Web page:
GTT is a highly vascularized and the affinity of trophoblast for blood vessels ensures rapid hematogenous metastasis, hence known to bleed and cause hemorrhage which is the common cause of death in these conditions. [9]

ß hCG is a very good predictive indicator of prognosis and recurrence. Our patient revealed complete remission as evidenced by the ß hCG levels.

Emergency craniotomy is advocated in patients with intraracranial hemorrhage caused by metastatic choriocarcinoma and deteriorating neurological function.

This patient received EMACO regime as first line of chemotherapy after RT. A year of follow up revealed complete remission of the disease. There are case reports of choriocarcinoma with multiple metastases treated successfully by EMA-CO. [10]

Various other chemotherapy regimens have been tried such as MAC (methotrexate, actinomycin-D and cyclophosphamide) and Bagshawe's CHAMOCA (cyclophosphamide, hydroxyurea, actinomycin-D, methotrexate and vincristine) regime. [10] The cure rate achieved with the MAC regimen was 51% and 30% for primary and secondary treatment, respectively. [10] The CHAMOCA regimen was said to induce complete clinical remission in patients resistant to MAC. [10] In contrast, the EMA-CO regimen had 88% survival rate in high risk patients with 76% having no evidence of disease. [10]

This patient had several factors which have been relegated as implying poor prognosis including a preceding normal delivery, interval between pregnancy and diagnosis greater than 12 months, multiple distant metastases and very high ß hCG evels (>105 IU/L.). [1] This lady had a FIGO stage IV tumor and is in complete remission extending over 18 months.


 > Summary Top


Cerebral metastasis from choriocarcinoma is considered as a poor prognostic factor. The most common indication for surgical intervention is neurological deterioration from raised intracranial pressure due to a hemorrhage or tumor mass. Emergent surgery is live saving. The treatment of these tumors with craniotomy and excision followed by radiotherapy and newer chemotherapy regimes has improved survival even in stage IV patients.

 
 > References Top

1.Berkowitz RS, Goldstein DP. Chorionic tumors. N Engl J Med 1996;335:1740-8.  Back to cited text no. 1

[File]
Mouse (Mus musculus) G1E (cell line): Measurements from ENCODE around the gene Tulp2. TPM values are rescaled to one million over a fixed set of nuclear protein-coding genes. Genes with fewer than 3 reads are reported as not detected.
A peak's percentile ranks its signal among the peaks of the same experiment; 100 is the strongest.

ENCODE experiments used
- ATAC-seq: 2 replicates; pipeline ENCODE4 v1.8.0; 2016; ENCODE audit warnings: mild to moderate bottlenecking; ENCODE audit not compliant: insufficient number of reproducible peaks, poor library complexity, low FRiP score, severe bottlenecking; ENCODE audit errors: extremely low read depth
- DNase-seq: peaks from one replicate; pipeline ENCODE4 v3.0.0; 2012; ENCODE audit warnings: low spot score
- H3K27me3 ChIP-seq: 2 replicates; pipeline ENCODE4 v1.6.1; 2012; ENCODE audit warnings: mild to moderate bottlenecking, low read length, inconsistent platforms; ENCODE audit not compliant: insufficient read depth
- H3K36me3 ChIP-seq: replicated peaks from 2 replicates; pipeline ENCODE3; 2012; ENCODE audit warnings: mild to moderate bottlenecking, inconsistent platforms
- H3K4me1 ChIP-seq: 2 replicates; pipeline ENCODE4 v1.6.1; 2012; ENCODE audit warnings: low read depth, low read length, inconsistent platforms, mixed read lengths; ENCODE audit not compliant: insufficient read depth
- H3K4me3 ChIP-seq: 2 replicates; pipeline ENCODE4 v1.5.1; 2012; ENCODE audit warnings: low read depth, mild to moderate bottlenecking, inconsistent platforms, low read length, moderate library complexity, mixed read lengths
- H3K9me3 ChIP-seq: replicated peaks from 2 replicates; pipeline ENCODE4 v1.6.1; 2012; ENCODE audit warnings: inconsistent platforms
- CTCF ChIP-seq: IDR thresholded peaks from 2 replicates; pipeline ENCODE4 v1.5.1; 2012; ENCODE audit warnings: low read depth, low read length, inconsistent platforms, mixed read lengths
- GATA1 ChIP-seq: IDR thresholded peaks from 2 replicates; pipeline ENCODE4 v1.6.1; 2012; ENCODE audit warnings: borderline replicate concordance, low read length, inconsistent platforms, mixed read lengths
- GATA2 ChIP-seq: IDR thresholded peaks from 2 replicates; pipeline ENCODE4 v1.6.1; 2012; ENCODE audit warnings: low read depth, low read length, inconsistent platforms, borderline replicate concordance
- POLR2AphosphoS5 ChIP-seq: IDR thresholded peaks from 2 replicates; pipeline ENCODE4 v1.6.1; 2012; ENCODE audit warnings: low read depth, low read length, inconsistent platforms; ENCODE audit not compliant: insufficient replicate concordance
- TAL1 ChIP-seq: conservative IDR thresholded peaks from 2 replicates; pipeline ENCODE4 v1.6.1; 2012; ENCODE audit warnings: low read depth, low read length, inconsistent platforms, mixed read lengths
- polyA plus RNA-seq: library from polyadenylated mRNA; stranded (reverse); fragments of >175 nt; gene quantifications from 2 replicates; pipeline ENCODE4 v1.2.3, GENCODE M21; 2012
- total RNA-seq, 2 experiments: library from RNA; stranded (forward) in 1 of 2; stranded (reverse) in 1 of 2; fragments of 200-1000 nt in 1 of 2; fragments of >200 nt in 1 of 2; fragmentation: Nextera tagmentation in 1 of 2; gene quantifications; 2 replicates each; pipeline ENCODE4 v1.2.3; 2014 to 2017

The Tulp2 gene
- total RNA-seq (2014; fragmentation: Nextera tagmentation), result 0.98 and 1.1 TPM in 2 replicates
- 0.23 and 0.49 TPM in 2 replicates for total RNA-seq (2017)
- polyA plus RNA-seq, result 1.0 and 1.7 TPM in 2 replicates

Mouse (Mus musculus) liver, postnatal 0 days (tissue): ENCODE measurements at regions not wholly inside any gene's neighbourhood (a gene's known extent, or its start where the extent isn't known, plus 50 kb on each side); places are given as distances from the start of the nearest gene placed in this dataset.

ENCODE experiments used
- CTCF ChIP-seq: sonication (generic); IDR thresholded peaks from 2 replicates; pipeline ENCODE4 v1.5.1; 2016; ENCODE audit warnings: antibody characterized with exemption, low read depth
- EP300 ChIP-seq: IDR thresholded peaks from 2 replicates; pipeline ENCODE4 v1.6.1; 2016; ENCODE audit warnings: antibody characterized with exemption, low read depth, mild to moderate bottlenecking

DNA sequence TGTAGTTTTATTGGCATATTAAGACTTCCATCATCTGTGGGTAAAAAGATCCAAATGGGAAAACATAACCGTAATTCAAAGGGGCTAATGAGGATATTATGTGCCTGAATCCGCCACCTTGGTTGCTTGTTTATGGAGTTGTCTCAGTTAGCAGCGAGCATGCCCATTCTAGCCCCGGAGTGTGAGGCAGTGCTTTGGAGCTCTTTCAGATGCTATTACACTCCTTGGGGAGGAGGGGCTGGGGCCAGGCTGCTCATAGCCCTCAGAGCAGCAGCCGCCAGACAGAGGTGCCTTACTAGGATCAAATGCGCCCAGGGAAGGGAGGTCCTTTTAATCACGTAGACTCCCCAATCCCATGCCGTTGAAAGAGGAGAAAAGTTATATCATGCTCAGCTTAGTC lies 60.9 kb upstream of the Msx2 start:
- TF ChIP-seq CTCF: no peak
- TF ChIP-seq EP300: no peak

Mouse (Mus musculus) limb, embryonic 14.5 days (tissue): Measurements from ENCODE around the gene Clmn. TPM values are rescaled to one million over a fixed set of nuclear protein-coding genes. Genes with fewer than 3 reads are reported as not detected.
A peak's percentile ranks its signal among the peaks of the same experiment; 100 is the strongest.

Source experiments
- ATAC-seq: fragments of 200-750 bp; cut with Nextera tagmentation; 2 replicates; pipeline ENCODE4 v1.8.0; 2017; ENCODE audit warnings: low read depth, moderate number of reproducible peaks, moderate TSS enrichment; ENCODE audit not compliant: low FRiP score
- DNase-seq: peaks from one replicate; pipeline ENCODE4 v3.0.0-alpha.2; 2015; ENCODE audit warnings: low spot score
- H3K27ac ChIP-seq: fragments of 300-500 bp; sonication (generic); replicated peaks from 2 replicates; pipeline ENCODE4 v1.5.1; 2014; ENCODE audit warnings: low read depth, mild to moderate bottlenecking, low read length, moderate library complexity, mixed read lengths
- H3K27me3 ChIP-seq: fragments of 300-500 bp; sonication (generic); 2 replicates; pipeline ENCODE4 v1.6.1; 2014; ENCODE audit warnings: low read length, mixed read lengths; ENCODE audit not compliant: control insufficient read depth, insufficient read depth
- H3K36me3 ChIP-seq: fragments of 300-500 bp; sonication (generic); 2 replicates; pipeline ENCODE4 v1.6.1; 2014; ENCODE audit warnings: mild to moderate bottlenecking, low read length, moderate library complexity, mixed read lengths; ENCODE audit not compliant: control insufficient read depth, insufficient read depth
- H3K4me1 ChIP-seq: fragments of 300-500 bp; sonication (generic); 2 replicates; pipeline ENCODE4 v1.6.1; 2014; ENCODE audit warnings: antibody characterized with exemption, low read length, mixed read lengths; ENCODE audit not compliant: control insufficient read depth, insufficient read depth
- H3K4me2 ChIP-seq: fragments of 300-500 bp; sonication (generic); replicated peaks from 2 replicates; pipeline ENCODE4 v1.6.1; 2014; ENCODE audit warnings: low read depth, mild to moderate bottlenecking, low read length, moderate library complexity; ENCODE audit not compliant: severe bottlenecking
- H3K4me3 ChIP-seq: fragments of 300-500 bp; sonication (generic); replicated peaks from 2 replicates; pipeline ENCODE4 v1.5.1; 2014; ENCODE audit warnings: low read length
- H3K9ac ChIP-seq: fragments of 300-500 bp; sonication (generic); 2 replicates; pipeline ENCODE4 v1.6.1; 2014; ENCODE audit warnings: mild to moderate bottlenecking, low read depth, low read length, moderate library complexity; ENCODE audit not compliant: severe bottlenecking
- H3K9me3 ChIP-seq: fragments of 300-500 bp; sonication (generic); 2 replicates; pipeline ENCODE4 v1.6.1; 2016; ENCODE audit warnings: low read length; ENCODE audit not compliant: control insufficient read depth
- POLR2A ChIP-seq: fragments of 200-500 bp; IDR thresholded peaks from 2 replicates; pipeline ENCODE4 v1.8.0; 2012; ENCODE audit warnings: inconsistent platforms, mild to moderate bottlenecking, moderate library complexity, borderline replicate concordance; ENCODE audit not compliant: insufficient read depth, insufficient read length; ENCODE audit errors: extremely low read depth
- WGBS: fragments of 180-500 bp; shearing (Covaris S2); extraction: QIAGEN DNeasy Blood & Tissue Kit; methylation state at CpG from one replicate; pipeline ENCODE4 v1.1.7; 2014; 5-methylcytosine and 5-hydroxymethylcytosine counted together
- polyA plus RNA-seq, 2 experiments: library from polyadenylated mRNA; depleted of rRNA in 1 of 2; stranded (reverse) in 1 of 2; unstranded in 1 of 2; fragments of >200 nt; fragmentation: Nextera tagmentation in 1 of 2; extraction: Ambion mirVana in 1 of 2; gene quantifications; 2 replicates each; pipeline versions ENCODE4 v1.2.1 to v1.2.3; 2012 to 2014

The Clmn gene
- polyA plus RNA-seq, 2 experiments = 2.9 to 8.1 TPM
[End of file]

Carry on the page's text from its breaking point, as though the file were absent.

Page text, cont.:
[PUBMED]  [FULLTEXT]  
2.Paradinas FJ, Browne P, Fisher RA, Foskett M, Bagshawe KD, Newlands E. A clinical, histopathological and flow cytometric study of 149 complete moles, 146 partial moles and 107 non-molar hydropic abortions. Histopathology 1996;28:101-10.  Back to cited text no. 2
[PUBMED]    
3.Semple PL, Denny L, Coughlan M, Soeters R, Van Wijk L. The role of neurosurgery in the treatment of cerebral metastases from choriocarcinoma: A report of two cases. Int J Gynecol Cancer 2004;14:157-61.  Back to cited text no. 3
    
4.FIGO Committee on Gynecologic Oncology. Current FIGO staging for cancer of the vagina, fallopian tube, ovary, and gestational trophoblastic neoplasia. Int J Gynaecol Obstet 2009;105:3-4.  Back to cited text no. 4
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5.Suresh TN, Santosh V, Shastry Kolluri VR, Jayakumar PN, Yasha TC, Mahadevan A, et al. Intracranial haemorrhage resulting from unsuspected choriocarcinoma metastasis. Neurol India 2001;49:231-6.  Back to cited text no. 5
[PUBMED]  Medknow Journal  
6.Alveyn CG, Loehry CA. Hepatic metastases due to choriocarcinoma. Postgrad Med J 1988;64:941-2.  Back to cited text no. 6
[PUBMED]  [FULLTEXT]  
7.Semer DA, Macfee MS. Gestational trophoblastic disease: Epidemiology. Semin Oncol 1995;22:109-12.  Back to cited text no. 7
    
8.Berkowitz RS, Goldstein DP. Pathogenesis of gestational trophoblastic neoplasms. Pathobiol Annu 1981;11:391-411.  Back to cited text no. 8
[PUBMED]    
9.Kobayashi T, Kida Y, Yoshida J, Shibuya N, Kageyama N. Brain metastasis of choriocarcinoma. Surg Neurol 1982;17:395-403.  Back to cited text no. 9
[PUBMED]    
10.Hiramatsu Y, Masuyama H, Ishida M, Murakami K, Sakurai M. Term delivery choriocarcinoma patient with brain and lung metastases successfully treated by etoposide, methotrexate, actomycin D, cyclophosphamide and vincristine (EMA-CO) chemotherapy. Acta Med Okayama 2005;59:235-8.  Back to cited text no. 10
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    Figures

  [Figure 1], [Figure 2], [Figure 3], [Figure 4], [Figure 5], [Figure 6]
 
 
    Tables

  [Table 1]